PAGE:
Feeds

Mast debaters strike again, ban Wi-Fi in UK schools

Sensitive tissue

Internet Security Threat Report 2014

Two new and baleful reports about "microwave radiation" revived the mast hysteria in the UK this week: one, an attempt by "3" to build a new phone tower and the other, a series of schools claiming ill effects from Wi-Fi.

By coincidence, both reports were written by journalists with the same surname. Joanna Bale wrote in The Times about schools in Ysgol Pantycelyn, Carmarthenshire, Chichester and Buckinghamshire which have dismantled Wi-Fi networks, while David Bale produced a report in the Norwich Evening News about a campaign to halt a "3" 3G phone mast.

Both reports have quoted "scientists" - and in both cases, it seems the source for this, is the mysterious comment by Professor Sir William Stewart, who headed a Health Protection Agency investigation into microwave and health.

Sir William has never explained his original comments, which he made personally at the press conference announcing the HPA report, and in which he disagreed with the findings of the report itself. Staff at the HPA have told NewsWireless that "we don't know what he based his comment on, and we're not in a position to ask him to elaborate."

Today's story in The Times, if validated, offers real evidence of objective health damage caused by wireless. "Stowe School, the Buckinghamshire public school, also removed part of its wireless network after a teacher became ill. Michael Bevington, a classics teacher for 28 years at the school, said that he had such a violent reaction to the network that he was too ill to teach," wrote Joanna Bale.

Bevington describes symptoms which have not previously been assigned to wireless reponse:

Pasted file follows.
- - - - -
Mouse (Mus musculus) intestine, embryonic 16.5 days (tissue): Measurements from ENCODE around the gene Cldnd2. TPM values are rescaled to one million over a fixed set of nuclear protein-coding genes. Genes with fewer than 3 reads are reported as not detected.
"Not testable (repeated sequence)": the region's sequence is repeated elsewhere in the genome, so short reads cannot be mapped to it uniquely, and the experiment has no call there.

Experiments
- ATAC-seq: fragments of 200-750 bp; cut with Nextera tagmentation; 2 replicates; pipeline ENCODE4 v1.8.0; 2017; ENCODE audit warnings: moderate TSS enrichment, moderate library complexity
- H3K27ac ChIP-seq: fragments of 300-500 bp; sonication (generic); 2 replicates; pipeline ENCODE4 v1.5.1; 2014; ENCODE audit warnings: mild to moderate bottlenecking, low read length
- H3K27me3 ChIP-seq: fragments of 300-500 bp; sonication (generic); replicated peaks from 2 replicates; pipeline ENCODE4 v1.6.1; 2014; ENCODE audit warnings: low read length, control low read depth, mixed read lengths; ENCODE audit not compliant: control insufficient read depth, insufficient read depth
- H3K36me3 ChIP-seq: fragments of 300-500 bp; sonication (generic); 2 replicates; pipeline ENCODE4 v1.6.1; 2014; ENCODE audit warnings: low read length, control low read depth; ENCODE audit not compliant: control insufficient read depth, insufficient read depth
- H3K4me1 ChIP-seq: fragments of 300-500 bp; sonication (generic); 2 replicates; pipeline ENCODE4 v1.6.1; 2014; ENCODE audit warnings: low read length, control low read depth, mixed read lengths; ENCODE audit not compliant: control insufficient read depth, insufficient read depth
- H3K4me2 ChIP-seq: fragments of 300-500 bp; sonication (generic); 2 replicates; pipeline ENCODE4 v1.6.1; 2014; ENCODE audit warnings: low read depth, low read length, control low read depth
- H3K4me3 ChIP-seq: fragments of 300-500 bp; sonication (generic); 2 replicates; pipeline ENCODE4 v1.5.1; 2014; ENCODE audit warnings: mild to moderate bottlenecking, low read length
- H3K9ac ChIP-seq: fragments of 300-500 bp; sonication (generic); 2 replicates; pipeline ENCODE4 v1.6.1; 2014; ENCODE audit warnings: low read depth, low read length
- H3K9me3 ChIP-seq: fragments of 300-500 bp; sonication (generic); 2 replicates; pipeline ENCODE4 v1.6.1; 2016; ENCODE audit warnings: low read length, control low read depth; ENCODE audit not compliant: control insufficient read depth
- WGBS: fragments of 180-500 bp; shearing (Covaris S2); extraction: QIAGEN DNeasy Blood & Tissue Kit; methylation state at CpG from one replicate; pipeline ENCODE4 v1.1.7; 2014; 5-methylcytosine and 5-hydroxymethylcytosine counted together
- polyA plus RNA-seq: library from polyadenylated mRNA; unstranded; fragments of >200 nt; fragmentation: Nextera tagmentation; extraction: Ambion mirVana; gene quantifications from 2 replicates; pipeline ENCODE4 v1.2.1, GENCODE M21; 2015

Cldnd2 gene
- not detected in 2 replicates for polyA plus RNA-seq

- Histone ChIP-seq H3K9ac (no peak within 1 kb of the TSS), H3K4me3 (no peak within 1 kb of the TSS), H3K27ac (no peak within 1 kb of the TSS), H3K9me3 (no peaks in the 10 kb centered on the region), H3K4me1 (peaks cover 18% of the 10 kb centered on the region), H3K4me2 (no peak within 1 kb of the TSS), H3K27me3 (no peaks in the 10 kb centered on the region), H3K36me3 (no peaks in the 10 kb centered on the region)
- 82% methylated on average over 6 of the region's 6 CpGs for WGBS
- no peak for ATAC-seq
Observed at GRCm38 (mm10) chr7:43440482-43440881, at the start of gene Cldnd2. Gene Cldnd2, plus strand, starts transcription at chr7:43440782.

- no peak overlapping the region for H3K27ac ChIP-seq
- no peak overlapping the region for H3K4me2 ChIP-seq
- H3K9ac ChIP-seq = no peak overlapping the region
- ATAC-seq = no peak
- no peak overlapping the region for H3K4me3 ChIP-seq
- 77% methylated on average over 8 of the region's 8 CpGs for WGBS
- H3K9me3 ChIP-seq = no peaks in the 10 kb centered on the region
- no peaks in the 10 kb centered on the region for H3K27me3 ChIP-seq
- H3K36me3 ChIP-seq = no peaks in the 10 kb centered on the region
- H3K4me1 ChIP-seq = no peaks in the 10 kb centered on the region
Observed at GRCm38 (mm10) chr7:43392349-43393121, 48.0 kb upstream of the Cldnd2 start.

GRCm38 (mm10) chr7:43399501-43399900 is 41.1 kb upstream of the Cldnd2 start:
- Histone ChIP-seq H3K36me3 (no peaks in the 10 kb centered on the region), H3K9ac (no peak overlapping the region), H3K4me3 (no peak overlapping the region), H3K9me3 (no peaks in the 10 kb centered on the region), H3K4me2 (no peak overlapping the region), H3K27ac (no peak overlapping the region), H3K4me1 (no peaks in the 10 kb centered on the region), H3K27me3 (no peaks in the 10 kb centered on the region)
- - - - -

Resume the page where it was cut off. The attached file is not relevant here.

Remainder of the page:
"I felt a steadily widening range of unpleasant effects whenever I was in the classroom. First came a thick headache, then pains throughout the body, sudden flushes, pressure behind the eyes, sudden skin pains and burning sensations, along with bouts of nausea. Over the weekend, away from the classroom, I felt completely normal.

Investigators for a medical journal have attempted to test for general ill-health associated with wireless. They said that their test subjects, who complained of acute sensitivity to microwaves, were unable to tell whether the wireless was actually switched on or not.

If Bevington's symptoms can be replicated and shown to be definitely wireless related, this could be the breakthrough which researchers have been seeking - without results - for years. All other clinical trials so far have found "no link" between ill health and wireless.

There is a theoretical link between DNA damage and microwave, the reality of which is still unproven despite considerable research. Nobody has suggested that DNA damage could produce symptoms such as those reported by Bevington, however.

Copyright © Newswireless.net

Intelligent flash storage arrays

More from The Register

next story
Download alert: Nearly ALL top 100 Android, iOS paid apps hacked
Attack of the Clones? Yeah, but much, much scarier – report
Broadband sellers in the UK are UP TO no good, says Which?
Speedy network claims only apply to 10% of customers
Virgin Media struck dumb by NATIONWIDE packet loss balls-up
Turning it off and on again fixes glitch 12 HOURS LATER
Yahoo! blames! MONSTER! email! OUTAGE! on! CUT! CABLE! bungle!
Weekend woe for BT as telco struggles to restore service
Fujitsu CTO: We'll be 3D-printing tech execs in 15 years
Fleshy techie disses network neutrality, helmet-less motorcyclists
Facebook, working on Facebook at Work, works on Facebook. At Work
You don't want your cat or drunk pics at the office
Soz, web devs: Google snatches its Wallet off the table
Killing off web service in 3 months... but app-happy bonkers are fine
prev story

Whitepapers

Why cloud backup?
Combining the latest advancements in disk-based backup with secure, integrated, cloud technologies offer organizations fast and assured recovery of their critical enterprise data.
Forging a new future with identity relationship management
Learn about ForgeRock's next generation IRM platform and how it is designed to empower CEOS's and enterprises to engage with consumers.
5 critical considerations for enterprise cloud backup
Key considerations when evaluating cloud backup solutions to ensure adequate protection security and availability of enterprise data.
High Performance for All
While HPC is not new, it has traditionally been seen as a specialist area – is it now geared up to meet more mainstream requirements?
Business security measures using SSL
Examines the major types of threats to information security that businesses face today and the techniques for mitigating those threats.